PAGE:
During our Summer 2020 season, we invited the public to explore the magnificent collection of the Seven Oaks House Museum in a pandemic-safe way. Through the windows of the Inkster home, vignettes of the family in quarantine could be seen by visitors to the home.
Now, these scenes, along with information about the Inksters and the Red River Settlement are available to you 24/7 through our website!
A mysterious pandemic has hit the Red River Settlement and the Inksters are in quarantine. But the Inksters aren't worried, there is always plenty to do at home, and you can come by their home and see what they're up to; at a safe distance, of course! The family knows that as long as they stay safe and listen to the Governor's head doctor, they will be able to get back to their lives soon enough. After all, this isn't the first time disease has swept through their neighbourhood...
History of Pandemics in Red River
content warning: death, colonialism.
1780 Smallpox nearly wipes out local Indigenous communities. Netley Creek becomes known as “Dead River” after every village on its banks is found empty.
1845 Influenza strikes Red River in waves, killing 8% of the population. Indigenous communities and remote trade posts are devastated by the “Red River Disease”.
1871-1919 Typhoid is so common from drinking polluted river water that it’s called “Red River Fever”. By 1904, over 130 people die every year from the water-borne illness.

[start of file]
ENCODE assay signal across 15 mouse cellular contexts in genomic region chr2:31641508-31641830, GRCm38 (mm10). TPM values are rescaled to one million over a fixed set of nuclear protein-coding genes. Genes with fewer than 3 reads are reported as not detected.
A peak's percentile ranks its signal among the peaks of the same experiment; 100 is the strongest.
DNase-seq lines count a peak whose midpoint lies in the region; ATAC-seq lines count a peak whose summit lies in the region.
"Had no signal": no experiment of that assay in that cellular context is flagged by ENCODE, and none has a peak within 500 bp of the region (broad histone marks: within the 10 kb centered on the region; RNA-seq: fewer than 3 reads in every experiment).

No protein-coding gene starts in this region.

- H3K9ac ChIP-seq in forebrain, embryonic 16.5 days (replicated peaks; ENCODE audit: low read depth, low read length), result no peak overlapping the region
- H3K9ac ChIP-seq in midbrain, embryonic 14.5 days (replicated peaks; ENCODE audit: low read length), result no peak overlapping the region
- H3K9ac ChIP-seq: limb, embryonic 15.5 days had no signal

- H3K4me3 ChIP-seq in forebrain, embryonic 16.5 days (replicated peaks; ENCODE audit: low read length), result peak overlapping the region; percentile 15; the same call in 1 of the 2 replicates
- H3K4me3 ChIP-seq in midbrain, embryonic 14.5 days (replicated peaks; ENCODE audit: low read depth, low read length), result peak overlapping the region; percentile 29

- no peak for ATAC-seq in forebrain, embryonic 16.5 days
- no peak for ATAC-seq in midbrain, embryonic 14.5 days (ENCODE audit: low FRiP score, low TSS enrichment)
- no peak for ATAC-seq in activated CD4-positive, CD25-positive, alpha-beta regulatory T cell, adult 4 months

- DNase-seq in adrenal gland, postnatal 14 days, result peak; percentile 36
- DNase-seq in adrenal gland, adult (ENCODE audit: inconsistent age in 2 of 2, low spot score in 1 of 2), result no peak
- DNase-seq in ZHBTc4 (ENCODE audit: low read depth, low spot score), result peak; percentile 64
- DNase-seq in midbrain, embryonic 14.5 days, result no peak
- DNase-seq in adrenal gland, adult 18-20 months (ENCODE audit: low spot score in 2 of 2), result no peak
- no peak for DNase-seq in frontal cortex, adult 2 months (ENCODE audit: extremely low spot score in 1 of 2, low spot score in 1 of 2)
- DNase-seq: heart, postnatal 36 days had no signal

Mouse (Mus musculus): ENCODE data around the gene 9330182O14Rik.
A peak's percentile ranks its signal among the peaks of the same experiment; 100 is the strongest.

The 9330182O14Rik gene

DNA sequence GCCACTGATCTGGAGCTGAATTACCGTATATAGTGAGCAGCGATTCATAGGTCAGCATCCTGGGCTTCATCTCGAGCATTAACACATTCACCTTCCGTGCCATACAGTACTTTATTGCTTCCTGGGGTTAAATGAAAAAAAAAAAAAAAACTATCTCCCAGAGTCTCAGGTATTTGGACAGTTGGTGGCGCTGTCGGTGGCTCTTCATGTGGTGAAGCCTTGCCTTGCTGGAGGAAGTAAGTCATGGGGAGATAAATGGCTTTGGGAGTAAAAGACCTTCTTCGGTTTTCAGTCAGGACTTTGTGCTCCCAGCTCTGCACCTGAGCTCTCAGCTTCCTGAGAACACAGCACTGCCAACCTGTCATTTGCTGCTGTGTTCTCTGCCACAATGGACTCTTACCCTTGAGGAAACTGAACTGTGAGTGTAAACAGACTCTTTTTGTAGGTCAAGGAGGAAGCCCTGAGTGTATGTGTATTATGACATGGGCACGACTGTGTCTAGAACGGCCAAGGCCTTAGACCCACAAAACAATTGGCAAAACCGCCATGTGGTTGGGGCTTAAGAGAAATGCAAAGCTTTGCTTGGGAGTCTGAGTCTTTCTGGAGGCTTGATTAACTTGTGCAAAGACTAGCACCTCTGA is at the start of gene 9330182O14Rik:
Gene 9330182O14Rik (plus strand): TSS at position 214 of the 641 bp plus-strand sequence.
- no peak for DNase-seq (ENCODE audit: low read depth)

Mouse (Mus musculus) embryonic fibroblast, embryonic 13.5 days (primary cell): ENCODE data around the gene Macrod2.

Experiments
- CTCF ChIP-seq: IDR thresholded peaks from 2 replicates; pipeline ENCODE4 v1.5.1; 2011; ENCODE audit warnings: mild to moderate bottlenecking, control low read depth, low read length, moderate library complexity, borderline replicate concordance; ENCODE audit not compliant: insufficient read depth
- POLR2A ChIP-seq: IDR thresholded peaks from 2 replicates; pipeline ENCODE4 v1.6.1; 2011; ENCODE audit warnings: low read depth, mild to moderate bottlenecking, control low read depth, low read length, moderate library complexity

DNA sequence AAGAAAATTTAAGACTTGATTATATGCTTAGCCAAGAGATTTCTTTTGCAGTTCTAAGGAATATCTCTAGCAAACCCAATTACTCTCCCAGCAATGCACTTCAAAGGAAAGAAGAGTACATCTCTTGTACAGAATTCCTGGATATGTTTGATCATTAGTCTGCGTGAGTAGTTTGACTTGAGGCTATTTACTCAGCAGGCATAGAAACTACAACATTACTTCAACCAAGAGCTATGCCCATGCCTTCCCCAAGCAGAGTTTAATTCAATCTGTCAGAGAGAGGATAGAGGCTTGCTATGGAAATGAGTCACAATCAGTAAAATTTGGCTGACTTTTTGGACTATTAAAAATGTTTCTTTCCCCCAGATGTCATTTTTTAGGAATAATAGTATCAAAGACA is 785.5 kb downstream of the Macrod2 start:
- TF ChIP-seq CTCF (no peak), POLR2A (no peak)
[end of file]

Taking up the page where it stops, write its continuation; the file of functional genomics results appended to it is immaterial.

1918 The deadly ‘Spanish Flu’ hits with an unexpected second wave. Cities that maintain distancing, mask wearing, and quarantine measures suffer a fraction of the deaths. 1,200 die in Winnipeg, while in Norway House, 1 in 5 people lost their lives to the flu.
“Hardly anything to be seen but the dead on their way to their last home, nothing to be heard but the tolling of bells, nothing talked of but the sick, the dying, and the dead.” - Alexander Ross, 1846
Welcome to Seven Oaks
The construction of Seven Oaks began in 1851 and was completed in 1853. The grand two-storey home was, like the Inkster's initial home, made using oak logs and joined together using the mortise and tenon joint technique characteristic of many homes in the Red River Settlement. But insulated using bison fur and plastered over, Seven Oaks was different to their first home built in 1826. This two-room dwelling was split in half when Seven Oaks was built, with one side standing alone as the General Store, and the other attached to the opposite side of the new house, serving as a summer kitchen. The General Store and summer kitchen together make up one of the oldest buildings in Manitoba, with the building still open today for tours.
A Lady's Essentials
Seven Oaks House was built during the years of 1851 and 1853 for the Inkster Family. It's made of oaks logs insulated with bison fur. Today it is the oldest home in Winnipeg. Their general store is even older; it was built in 1826 as the family's first home, and it is one of the oldest buildings in Manitoba. Most families lived in small log houses like that.